The Connection between Your Anger and Substance Intake

By Charles H. Elliott, Laura L. Smith, W. Doyle Gentry

Substances of various types exert effects on the body that trigger anger. If something is legal, some people tell themselves it can’t harm them. But common sense tells you otherwise.

For example, cigarettes are legal, but everyone knows that nicotine is an addictive drug and that smoking leads to the untimely death of millions of people. Alcohol is legal, but when it’s used in excess, it contributes to everything from domestic abuse and fatal traffic accidents, to heart attacks and liver disease. And caffeine — perhaps the most popular common-use drug of all — is certainly legal but can interfere with sleep and raise blood pressure.

One big problem is that most people don’t think of common-use chemicals as “real” drugs — certainly not in the same way they think of heroin, cocaine, amphetamines, and marijuana. They consider them “safe” drugs that have no ill effects on their health and well-being. Most people don’t really know the connection between the “chemistry of everyday life” and emotions such as anger.

The following so-called “harmless” chemicals, as it turns out, can lower your threshold for anger arousal in a number of ways:

  • Caffeine and nicotine stimulate the central nervous system, making it more reactive to environmental provocation. Translation: If your nervous system is ramped up, you’ll have a harder time staying calm when that guy on the freeway cuts you off.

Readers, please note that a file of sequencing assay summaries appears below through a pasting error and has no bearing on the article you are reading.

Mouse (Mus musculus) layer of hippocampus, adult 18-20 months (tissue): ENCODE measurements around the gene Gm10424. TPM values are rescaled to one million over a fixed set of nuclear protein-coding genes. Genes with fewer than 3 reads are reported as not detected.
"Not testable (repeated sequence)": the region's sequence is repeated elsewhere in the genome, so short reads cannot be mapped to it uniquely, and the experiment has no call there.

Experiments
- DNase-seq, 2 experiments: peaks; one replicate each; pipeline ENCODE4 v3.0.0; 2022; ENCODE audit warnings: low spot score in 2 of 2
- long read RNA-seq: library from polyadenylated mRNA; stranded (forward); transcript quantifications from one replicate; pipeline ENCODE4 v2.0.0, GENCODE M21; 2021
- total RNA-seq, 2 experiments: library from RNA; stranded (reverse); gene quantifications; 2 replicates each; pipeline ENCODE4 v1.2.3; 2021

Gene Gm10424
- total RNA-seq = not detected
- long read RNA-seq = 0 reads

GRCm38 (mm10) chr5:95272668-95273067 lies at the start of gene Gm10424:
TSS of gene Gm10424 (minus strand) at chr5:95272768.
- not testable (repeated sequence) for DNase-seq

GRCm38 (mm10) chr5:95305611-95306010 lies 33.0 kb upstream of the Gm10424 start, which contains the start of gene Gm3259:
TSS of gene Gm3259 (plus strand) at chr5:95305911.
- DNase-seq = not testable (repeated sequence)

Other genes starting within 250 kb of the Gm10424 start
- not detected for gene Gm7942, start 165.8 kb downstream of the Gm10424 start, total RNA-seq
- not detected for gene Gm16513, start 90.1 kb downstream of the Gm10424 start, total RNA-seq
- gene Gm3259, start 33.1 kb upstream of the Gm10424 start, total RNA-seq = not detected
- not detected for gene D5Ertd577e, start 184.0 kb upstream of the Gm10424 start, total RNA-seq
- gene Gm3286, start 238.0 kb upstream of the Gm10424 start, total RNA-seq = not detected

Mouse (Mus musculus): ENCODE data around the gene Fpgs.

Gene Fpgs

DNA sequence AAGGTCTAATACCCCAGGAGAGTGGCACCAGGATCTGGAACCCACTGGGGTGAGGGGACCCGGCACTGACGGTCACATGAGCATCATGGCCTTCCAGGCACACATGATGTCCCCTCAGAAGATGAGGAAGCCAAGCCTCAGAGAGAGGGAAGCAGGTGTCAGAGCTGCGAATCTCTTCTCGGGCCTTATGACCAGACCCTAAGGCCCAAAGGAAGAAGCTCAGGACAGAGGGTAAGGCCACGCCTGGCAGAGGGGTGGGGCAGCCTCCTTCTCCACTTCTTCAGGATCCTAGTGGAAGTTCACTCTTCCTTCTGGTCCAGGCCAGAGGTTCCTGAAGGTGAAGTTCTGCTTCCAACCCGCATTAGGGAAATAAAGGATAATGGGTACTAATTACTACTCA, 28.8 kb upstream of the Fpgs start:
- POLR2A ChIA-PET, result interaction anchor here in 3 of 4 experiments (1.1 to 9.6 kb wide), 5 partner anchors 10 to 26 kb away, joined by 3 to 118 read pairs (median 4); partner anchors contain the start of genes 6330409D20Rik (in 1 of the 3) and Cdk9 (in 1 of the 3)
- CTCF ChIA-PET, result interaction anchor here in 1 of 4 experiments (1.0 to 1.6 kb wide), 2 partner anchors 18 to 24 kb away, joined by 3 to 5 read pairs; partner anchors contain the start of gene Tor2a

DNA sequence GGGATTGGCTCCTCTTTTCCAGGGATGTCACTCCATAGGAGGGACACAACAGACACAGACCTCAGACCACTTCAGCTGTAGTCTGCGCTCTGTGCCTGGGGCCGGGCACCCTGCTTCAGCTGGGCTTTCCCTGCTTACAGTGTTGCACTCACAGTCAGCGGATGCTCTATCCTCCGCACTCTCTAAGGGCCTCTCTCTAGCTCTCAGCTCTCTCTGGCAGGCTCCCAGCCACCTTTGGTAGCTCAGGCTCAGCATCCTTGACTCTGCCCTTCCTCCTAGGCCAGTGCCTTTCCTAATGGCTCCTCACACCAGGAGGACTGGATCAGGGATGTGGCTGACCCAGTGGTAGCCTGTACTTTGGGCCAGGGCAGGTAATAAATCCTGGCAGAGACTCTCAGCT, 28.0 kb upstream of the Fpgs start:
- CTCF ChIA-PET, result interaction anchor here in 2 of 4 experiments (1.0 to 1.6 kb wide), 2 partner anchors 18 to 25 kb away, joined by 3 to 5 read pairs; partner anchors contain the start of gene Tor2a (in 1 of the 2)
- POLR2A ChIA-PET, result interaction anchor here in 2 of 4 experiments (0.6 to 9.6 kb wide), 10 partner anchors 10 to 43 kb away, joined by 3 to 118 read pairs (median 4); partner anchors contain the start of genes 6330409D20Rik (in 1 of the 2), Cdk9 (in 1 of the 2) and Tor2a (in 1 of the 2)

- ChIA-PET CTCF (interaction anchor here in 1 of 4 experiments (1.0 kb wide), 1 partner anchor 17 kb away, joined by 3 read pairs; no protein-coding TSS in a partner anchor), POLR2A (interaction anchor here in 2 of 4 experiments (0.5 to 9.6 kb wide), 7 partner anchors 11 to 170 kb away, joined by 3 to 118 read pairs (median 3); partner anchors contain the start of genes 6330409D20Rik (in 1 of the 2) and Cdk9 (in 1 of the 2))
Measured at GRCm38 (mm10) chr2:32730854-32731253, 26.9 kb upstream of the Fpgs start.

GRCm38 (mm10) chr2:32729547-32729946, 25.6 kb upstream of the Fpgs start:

• Alcohol, even in small quantities, can cloud or exaggerate a person’s perceptions, causing an intoxicated person to misread the actions and intentions of others. Translation: If you’ve had too much to drink, you may think your girlfriend is flirting with that bartender when she’s really just asking where the bathroom is.

  • Alcohol tends to make a person less inhibited (emotionally and behaviorally), allowing a person to feel and act in ways he wouldn’t if he were sober. Translation: When you’re sloshed, you’re much more likely to lash out or throw a punch at someone you’re upset with. (Bars have bouncers for a reason.)

  • Alcohol can affect a person’s mood, especially in terms of depression, which in turn affects emotions such as sadness and anger. Translation: If you’ve ever ended up crying into your beer stein only moments after you were toasting your friends, it may be because the alcohol has wreaked havoc with your mood.